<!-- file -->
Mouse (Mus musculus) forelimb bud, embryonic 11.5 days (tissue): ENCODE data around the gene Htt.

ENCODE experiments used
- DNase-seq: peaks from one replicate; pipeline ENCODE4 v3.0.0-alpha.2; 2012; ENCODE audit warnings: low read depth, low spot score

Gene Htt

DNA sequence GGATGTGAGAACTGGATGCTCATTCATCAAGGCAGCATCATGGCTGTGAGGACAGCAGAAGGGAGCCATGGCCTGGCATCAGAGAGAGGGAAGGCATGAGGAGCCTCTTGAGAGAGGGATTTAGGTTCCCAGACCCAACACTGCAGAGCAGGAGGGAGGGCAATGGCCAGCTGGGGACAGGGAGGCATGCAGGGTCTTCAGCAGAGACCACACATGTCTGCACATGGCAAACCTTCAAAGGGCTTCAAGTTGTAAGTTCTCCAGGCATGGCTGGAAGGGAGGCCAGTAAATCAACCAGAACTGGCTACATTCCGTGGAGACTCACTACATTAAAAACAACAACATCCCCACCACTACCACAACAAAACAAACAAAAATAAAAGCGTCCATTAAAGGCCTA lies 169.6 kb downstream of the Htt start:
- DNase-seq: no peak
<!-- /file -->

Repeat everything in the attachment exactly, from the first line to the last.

Mouse (Mus musculus) forelimb bud, embryonic 11.5 days (tissue): ENCODE data around the gene Htt.

ENCODE experiments used
- DNase-seq: peaks from one replicate; pipeline ENCODE4 v3.0.0-alpha.2; 2012; ENCODE audit warnings: low read depth, low spot score

Gene Htt

DNA sequence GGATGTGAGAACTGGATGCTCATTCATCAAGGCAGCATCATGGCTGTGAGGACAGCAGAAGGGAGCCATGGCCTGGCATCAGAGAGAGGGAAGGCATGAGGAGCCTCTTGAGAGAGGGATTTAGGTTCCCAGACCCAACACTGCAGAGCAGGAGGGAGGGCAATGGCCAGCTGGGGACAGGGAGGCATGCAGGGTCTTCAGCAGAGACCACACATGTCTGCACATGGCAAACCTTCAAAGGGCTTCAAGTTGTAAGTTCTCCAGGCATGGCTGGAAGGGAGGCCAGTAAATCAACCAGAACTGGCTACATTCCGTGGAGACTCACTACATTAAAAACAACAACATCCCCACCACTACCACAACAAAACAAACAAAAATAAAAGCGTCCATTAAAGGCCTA lies 169.6 kb downstream of the Htt start:
- DNase-seq: no peak